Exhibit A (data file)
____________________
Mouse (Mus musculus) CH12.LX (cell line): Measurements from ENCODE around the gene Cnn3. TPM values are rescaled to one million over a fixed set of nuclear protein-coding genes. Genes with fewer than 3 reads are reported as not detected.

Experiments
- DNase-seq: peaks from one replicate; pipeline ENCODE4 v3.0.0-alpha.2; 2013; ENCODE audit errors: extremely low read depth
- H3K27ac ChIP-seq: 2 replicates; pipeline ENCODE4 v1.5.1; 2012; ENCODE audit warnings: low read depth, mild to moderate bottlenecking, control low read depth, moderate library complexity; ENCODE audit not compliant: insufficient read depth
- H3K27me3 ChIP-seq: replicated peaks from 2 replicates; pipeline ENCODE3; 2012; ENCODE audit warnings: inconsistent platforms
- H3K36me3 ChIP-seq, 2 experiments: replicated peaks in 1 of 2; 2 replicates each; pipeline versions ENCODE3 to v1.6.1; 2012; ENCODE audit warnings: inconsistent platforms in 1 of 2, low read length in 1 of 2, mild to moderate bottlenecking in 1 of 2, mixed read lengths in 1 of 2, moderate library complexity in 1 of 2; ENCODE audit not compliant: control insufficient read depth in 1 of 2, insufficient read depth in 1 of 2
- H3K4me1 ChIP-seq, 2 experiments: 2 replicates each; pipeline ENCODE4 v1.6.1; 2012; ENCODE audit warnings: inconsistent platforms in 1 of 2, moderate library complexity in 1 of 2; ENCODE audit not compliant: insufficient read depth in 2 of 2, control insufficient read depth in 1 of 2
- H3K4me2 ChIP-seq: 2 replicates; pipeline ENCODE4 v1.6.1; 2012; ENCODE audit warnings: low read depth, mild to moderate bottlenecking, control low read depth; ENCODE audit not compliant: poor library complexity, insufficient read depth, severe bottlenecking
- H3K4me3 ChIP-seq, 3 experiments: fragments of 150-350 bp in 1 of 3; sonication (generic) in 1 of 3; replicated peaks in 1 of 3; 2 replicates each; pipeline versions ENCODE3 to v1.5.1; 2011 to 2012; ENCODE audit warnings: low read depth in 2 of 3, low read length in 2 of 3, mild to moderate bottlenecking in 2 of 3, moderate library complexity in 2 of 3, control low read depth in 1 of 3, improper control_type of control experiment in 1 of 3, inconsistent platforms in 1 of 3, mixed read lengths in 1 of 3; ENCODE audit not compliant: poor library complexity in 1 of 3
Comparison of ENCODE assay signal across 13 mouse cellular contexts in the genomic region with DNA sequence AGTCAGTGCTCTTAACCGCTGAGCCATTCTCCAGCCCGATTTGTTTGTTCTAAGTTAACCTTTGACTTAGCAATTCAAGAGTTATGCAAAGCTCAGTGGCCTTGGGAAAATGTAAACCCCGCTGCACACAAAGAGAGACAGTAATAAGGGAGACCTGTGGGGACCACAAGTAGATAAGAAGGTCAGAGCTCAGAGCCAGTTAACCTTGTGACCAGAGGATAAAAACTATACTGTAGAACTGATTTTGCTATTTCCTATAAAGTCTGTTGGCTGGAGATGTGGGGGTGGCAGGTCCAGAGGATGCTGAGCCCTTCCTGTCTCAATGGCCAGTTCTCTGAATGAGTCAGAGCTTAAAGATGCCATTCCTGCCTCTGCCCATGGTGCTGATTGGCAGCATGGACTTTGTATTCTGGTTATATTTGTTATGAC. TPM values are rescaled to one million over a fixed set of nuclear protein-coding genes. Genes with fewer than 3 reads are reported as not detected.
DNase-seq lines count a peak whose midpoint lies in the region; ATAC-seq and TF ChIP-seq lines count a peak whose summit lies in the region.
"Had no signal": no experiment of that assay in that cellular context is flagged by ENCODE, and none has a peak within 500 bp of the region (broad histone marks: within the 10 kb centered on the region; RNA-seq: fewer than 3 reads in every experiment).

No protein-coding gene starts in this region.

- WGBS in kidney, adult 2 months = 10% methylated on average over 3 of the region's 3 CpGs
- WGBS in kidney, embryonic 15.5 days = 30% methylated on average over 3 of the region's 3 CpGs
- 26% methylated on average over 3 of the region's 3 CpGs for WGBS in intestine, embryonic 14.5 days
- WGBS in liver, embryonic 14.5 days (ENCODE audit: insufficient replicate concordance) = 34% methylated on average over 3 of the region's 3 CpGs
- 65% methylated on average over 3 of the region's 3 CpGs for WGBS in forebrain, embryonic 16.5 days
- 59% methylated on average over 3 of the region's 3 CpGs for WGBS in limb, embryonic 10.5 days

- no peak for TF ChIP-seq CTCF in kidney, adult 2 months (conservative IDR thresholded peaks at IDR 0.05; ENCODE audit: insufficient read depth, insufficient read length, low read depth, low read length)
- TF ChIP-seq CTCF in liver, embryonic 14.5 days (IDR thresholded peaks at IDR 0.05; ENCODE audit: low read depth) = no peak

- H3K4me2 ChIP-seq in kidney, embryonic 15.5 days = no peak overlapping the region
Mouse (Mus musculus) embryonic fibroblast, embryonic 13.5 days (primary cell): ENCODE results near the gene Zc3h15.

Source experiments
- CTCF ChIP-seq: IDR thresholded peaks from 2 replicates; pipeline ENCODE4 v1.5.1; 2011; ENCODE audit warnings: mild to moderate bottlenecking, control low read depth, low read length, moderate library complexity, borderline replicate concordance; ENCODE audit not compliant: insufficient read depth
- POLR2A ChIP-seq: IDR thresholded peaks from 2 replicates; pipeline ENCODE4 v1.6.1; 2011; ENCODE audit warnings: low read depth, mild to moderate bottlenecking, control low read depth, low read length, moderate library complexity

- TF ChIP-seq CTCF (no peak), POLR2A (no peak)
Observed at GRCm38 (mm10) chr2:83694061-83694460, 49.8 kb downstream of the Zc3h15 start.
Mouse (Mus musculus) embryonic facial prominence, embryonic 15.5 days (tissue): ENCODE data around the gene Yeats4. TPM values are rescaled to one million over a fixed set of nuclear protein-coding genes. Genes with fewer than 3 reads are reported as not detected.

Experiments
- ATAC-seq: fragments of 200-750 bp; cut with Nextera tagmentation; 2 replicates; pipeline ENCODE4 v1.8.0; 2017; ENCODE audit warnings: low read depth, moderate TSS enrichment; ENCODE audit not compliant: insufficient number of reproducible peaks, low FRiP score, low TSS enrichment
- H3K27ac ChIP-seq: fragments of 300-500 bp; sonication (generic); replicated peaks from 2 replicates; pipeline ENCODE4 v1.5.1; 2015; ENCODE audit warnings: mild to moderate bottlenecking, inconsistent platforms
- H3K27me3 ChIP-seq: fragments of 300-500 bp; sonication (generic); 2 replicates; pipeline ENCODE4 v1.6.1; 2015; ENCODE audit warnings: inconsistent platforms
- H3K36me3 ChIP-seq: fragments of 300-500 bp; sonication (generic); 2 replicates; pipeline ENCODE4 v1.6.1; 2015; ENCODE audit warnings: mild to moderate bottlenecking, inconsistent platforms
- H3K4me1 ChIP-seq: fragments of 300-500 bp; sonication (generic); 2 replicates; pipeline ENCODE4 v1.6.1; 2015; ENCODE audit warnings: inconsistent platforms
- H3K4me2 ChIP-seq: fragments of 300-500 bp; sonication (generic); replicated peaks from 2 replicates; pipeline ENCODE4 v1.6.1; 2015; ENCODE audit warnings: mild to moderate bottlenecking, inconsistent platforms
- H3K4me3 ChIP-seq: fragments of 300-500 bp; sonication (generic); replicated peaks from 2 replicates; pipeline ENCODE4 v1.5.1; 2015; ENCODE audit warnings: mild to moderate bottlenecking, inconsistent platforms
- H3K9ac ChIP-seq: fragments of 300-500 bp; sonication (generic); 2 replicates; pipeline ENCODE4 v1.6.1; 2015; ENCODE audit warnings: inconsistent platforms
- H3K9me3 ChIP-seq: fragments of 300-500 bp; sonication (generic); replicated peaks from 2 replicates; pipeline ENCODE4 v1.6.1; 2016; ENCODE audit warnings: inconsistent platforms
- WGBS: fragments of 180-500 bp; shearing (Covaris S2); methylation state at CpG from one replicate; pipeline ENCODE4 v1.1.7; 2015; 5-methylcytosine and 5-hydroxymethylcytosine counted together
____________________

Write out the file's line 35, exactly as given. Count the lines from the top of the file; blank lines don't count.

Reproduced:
- H3K4me1 ChIP-seq: fragments of 300-500 bp; sonication (generic); 2 replicates; pipeline ENCODE4 v1.6.1; 2015; ENCODE audit warnings: inconsistent platforms